The sustainable growth rate (SGR), as the name suggests, is the maximum growth rate that a company can sustain relying on any extra financing in terms of any additional equity or debt. A wise investor leaves no stone unturned in pegging a company’s potential before investing in it. Luckily, there are several metrics at a person’s disposal that offers this insight, like the PEG ratio and sustainable growth rate. Although no ratio spells out in certain terms whether a company has the legs to turn profitable for the investor, in the long run, analysing them can bring an investor as close to that certainty as is possible.
The sustainable growth rate is a vital indicator of an organization’s competency in maintaining its short-term assets and working capital. In turn, this provides an understanding of the viability of its growth with its current resources
It’s the growth rate that a company can afford without leveraging debt or raising equity capital. In other words, it refers to the rate at which an organization can grow by maximising utilisation of its current resources.
Sustainable growth rate meaning provides a lucid picture of the company’s management and what it should focus on for the expected growth rate while indicating what stage it is in, during its life cycle.
The SGR works under the following assumptions –
A company meeting these criteria can achieve and maintain a high sustainable growth rate, which is always a positive indicator of its operational competency.
To calculate SGR, one must first compute the retention ratio and return on equity of a company.
Retention ratio refers to the portion of profit a company retains after it has distributed dividends. Thus, it’s represented as –
Return on equity denotes the relationship between a company’s net profit and its number of outstanding shares. It’s reckoned as –
The sustainable growth rate formula is the product of these two metrics, and can be expressed as:
Retention ratio (1) x Return on Equity (2)
Let’s understand the concept of sustainable growth rate with an example using this formula:
Company A has paid out dividend at the rate of 30% and clocked a return on equity of 20% in 2019. Hence, its sustainable growth rate = 0.2 x (1 – 0.3) or 0.14.
This signifies that Company A can attain a maximum growth rate of 14% without resorting to external financing.
A company’s SGR is indicative of several factors, which include –
The calculation of the sustainable growth rate takes into account the dividend payout ratio of a company. It helps in understanding the life cycle stage at which the organization currently is.
Companies with low SGR are usually mature companies that can afford to pay a hefty portion of their net income as dividends. Conversely, a high SGR signals an enterprise in its growing stages, where it cannot pay out dividends at all or the percentage is comparatively lower.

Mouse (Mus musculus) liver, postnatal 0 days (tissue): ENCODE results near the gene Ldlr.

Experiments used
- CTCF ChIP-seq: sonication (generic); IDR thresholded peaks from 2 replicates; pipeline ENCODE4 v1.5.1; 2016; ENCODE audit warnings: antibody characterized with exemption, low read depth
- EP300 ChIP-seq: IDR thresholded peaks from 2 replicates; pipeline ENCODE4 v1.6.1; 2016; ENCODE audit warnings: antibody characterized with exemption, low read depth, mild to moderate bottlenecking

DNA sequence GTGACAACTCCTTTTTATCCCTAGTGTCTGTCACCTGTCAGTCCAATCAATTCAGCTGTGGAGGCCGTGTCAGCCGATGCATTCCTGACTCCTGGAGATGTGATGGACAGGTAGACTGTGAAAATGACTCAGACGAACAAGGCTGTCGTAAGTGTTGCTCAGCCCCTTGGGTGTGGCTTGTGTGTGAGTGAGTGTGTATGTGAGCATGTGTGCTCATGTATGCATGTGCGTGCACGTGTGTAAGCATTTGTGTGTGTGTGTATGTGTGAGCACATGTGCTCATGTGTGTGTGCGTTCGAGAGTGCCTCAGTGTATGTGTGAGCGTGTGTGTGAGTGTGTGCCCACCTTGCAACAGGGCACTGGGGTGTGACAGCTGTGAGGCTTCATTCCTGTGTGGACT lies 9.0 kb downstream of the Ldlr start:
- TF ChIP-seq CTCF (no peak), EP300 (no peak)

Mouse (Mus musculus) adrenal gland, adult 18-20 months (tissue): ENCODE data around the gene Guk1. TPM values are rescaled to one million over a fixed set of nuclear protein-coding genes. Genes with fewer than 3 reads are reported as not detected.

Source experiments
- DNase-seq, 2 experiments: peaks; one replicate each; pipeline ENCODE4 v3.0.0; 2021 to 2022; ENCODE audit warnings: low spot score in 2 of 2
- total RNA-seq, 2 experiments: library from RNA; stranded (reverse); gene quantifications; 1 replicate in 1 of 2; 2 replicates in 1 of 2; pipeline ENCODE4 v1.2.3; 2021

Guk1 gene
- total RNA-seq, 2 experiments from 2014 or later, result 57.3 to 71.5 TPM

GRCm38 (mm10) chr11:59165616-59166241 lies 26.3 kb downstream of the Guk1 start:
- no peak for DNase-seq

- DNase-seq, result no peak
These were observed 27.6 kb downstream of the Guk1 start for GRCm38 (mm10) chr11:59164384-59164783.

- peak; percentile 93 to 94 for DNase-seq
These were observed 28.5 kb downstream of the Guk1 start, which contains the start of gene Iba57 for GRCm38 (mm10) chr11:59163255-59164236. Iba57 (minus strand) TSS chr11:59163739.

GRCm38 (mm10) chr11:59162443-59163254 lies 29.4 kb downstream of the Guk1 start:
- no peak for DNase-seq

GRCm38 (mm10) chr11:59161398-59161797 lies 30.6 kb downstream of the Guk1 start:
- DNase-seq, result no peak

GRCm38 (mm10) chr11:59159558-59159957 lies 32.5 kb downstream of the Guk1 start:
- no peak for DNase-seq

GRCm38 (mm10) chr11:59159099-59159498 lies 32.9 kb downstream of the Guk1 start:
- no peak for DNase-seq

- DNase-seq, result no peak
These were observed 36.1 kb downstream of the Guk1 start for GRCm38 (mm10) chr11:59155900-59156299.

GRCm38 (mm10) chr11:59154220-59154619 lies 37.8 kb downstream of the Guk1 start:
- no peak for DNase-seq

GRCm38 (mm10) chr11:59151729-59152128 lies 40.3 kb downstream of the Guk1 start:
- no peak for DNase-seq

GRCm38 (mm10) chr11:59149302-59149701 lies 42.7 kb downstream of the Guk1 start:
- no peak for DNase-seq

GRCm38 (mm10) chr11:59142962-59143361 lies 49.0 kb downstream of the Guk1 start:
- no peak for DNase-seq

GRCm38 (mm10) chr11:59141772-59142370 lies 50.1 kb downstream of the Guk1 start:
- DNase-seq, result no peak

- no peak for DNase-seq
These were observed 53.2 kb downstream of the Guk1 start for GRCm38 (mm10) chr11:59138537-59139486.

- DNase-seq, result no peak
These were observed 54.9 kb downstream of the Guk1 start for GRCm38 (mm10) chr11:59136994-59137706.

It’s recommended to make this interpretation in the context of the industry to which a company belongs since conclusions can widely vary based on that.
Usually, prolonged cash cycles can limit an enterprise’s potential to grow. Naturally, this reflects in its sustainable growth rate. A low SGR, thus, can signify that the company in question is not managing its accounts receivables efficiently.
On the other hand, a high sustainable growth rate denotes efficient management of accounts receivables, minimising the need for external financing.
A sustainable growth rate is an excellent tool that organizations can use to reflect on their approach in the context of their financial potential and objectives.
For instance, suppose a company is clocking a lower growth rate in comparison to its SGR. In that case, one may infer inefficiency in its processes that are hindering maximum utilisation of resources. The management can subsequently undertake measures to identify and straighten these discrepancies to unlock the company’s full potential.
Similarly, suppose per a company’s financial objective, it ought to achieve a growth rate of 15%; but, its SGR is only 12%. Thus, it might need to plough back dividend payments to realize that mark.
Regardless of its various interpretations, however, one should note that a company can seldom maintain a high SGR over an extended period. That’s because the high-margin products that are crucial to a strong SGR often reach their saturation point after a period.
An enterprise will have to invest in new products then, which might not boast of such high margins. That will inevitably compromise on profitability, in turn, bringing down the sustainable growth rate.
The price-to-earnings-growth or PEG ratio signals the value of a company’s stocks, coupled with the growth of its earnings. Here’s how it differs from SGR –
|Sustainable growth ratio||Profit-to-earnings-growth ratio|
|It’s used to determine a company’s growth in relation to its existing capital structure.||It’s utilised to signal an organization’s growth in earnings in relation to its stock price.|
|SGR does not reveal whether a company’s stock is overvalued or undervalued.||Value investors often utilise a PEG ratio to determine whether a stock is undervalued or overvalued.|
It’s essential not to single out one metric, like the SGR, to evaluate a company. Investors must utilise additional indicators and ratios to peg a company’s potential and worth as an investment option better.
Everyone wants to invest in companies that would drive more profits for them in the future. The sustainable growth rate is one of the important parameters while gauging the performance of a company in the longer run. By evaluating this rate, one can easily check the future growth prospect of the company. However, conduct your due diligence before investing in any company to ensure there is no loss incurred later.